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When I start mysqld (in /etc/init.d), it failed with

InnoDB: corruption in the InnoDB tablespace.

What's the best innodb_force_recovery value to force mysqld to start? I have tried 4 and 6, but corruption error message is the same. I already have a full dump.

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1 Answer

up vote 2 down vote accepted

According to MySQL's documentation, if you use innodb_force_recovery=1, the server will start even if it detects a corrupt page.

http://dev.mysql.com/doc/refman/5.0/en/forcing-innodb-recovery.html

Still, there are a couple of things you may want to check.

Are there any relevant errors in mysql's error log? cat /var/log/mysqld.log

Is the file system OK, can you create files with touch in the same partition ? ex. touch /var/somefile.txt

If you have a full backup of your databases, as you mention in your question, you can delete the ibdata and ib_logfile(s) and recreate them, then restore your databases. This will resolve any corruption issues you may have in the innodb files.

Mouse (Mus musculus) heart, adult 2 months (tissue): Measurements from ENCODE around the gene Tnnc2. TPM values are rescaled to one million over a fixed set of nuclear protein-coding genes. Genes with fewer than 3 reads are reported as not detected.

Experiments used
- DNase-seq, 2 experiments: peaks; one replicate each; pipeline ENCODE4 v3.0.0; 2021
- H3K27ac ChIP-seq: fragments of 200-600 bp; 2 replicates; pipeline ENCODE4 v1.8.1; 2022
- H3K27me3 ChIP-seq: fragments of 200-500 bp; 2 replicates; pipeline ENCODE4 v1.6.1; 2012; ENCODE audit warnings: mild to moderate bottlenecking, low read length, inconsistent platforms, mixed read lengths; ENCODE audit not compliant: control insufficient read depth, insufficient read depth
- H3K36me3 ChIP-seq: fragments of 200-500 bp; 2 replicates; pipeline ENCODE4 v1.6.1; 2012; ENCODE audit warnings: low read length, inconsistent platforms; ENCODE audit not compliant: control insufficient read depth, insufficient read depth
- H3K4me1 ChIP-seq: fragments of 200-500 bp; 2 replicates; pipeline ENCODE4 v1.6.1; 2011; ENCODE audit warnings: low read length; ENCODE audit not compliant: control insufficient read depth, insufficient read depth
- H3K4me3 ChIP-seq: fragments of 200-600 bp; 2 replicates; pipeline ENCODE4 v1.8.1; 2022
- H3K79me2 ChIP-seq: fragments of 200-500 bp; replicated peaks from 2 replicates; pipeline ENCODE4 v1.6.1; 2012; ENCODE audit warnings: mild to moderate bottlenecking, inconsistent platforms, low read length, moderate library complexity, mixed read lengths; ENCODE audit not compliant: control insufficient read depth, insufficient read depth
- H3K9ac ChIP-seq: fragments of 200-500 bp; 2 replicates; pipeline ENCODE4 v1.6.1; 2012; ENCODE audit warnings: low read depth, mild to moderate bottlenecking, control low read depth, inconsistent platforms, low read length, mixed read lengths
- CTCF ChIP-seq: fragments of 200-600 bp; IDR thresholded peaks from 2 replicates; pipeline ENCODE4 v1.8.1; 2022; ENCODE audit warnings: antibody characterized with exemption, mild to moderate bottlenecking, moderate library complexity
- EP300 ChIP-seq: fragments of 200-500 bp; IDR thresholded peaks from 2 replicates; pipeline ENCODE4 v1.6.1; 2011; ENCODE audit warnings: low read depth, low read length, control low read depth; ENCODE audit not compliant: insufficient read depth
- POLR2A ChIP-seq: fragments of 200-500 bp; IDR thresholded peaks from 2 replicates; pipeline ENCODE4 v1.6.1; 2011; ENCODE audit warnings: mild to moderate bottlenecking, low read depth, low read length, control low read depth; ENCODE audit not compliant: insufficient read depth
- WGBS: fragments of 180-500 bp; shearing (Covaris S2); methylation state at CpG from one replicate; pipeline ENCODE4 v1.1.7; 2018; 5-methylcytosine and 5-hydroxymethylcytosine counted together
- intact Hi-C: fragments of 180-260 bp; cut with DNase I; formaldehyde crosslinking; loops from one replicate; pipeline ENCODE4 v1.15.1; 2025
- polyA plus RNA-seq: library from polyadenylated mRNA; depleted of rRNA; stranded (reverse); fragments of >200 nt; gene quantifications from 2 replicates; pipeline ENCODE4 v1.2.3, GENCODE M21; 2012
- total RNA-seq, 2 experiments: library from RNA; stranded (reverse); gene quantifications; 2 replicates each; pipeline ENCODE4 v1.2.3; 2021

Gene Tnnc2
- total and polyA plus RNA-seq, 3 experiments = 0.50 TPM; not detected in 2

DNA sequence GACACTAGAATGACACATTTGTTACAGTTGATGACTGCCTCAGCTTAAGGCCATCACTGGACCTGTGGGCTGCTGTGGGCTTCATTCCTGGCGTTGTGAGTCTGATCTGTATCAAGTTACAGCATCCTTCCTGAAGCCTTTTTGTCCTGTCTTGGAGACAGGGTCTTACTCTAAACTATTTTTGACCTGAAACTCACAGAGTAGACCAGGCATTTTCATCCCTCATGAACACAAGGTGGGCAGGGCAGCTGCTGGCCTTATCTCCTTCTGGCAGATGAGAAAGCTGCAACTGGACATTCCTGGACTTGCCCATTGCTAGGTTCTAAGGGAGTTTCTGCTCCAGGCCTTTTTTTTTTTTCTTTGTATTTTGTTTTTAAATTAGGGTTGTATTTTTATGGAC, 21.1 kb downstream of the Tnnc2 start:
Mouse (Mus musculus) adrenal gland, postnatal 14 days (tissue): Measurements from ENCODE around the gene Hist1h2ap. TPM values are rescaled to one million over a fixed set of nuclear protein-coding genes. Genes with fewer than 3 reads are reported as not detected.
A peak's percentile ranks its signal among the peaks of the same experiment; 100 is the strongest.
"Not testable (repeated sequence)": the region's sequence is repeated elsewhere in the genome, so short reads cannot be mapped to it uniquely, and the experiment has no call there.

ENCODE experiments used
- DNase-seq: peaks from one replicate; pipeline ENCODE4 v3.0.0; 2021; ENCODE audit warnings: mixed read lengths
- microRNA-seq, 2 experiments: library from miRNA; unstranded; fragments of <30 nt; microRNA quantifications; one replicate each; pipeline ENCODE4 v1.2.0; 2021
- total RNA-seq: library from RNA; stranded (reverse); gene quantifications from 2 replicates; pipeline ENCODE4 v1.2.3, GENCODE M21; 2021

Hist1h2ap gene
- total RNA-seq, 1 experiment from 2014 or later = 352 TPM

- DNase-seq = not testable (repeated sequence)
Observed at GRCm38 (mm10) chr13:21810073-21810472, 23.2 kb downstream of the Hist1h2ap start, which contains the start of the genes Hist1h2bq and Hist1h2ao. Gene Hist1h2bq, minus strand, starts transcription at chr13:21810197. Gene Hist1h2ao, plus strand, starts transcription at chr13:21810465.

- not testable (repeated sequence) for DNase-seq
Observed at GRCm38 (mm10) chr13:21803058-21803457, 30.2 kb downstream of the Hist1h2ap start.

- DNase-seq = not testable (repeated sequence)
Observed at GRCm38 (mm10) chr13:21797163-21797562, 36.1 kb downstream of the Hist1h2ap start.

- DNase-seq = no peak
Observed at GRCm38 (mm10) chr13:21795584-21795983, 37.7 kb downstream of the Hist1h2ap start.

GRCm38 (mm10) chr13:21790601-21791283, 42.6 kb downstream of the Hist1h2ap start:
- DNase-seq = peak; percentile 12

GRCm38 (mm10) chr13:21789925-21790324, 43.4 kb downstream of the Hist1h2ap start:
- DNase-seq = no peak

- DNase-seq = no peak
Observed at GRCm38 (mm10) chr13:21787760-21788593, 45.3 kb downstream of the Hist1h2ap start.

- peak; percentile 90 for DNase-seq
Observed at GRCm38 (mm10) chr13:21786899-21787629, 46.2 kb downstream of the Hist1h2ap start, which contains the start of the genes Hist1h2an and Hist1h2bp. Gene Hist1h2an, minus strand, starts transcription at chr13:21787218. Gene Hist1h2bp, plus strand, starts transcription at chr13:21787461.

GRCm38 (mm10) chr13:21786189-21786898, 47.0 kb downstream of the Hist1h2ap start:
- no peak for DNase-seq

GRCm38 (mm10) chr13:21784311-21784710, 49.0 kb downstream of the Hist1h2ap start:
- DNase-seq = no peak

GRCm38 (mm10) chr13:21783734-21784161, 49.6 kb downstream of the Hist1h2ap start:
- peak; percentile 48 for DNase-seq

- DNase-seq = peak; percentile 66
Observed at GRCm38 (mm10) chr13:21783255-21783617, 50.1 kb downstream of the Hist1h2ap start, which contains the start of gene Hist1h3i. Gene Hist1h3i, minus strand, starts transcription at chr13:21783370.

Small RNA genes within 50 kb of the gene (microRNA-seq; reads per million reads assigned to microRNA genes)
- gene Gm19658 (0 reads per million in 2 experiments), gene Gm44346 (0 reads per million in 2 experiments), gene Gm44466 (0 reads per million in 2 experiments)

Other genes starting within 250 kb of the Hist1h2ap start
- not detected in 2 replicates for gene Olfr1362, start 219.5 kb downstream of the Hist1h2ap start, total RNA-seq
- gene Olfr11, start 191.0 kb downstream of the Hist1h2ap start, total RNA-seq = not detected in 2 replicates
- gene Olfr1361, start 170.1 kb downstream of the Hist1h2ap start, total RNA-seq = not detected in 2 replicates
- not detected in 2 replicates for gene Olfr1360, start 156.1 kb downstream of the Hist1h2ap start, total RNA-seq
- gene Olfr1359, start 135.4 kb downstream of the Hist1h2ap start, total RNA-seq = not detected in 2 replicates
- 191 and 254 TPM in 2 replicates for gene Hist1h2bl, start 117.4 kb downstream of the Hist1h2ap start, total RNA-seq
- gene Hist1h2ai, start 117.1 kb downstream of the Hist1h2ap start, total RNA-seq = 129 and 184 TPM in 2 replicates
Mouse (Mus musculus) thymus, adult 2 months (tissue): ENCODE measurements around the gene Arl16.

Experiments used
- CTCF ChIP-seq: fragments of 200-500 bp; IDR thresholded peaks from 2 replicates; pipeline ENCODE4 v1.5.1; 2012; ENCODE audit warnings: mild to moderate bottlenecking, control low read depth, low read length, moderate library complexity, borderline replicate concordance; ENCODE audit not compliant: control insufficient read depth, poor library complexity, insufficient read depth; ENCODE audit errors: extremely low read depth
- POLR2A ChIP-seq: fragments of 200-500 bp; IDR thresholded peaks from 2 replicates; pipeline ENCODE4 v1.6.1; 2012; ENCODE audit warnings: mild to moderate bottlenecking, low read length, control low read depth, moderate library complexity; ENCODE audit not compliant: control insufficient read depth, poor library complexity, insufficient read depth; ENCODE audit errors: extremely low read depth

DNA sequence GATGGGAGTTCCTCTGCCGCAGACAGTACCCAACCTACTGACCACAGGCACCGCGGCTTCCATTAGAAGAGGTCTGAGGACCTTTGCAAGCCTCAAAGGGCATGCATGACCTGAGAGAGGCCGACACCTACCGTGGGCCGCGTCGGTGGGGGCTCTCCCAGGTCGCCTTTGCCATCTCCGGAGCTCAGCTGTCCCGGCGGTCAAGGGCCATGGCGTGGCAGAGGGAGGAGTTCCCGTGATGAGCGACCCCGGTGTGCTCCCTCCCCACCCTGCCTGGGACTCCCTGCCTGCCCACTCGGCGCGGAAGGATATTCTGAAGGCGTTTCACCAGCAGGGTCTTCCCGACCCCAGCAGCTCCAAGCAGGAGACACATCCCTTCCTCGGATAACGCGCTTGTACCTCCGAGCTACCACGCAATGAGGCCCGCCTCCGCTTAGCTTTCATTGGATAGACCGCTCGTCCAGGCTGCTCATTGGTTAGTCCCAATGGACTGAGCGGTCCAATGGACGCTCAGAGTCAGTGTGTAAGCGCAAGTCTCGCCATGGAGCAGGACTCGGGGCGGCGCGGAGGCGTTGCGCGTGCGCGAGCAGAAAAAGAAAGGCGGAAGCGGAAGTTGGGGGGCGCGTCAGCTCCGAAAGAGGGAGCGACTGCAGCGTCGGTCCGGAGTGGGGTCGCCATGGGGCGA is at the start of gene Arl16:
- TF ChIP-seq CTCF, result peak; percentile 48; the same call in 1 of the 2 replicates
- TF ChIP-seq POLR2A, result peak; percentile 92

The steps are:

  1. Stop mysql

  2. delete the ibdata and ib_logfile files.

    ex : rm -f /var/lib/mysql/ibdata1

    ex : rm -f /var/lib/mysql/ib_logfile*

  3. Start MySQL (which recreates the innodb files)

  4. Restore the dump mysql -u root -p < mydump.sql

As long as you only delete the innodb files(ibdata and ib_logfiles), your users and their access rights to the databases will still be in tact.

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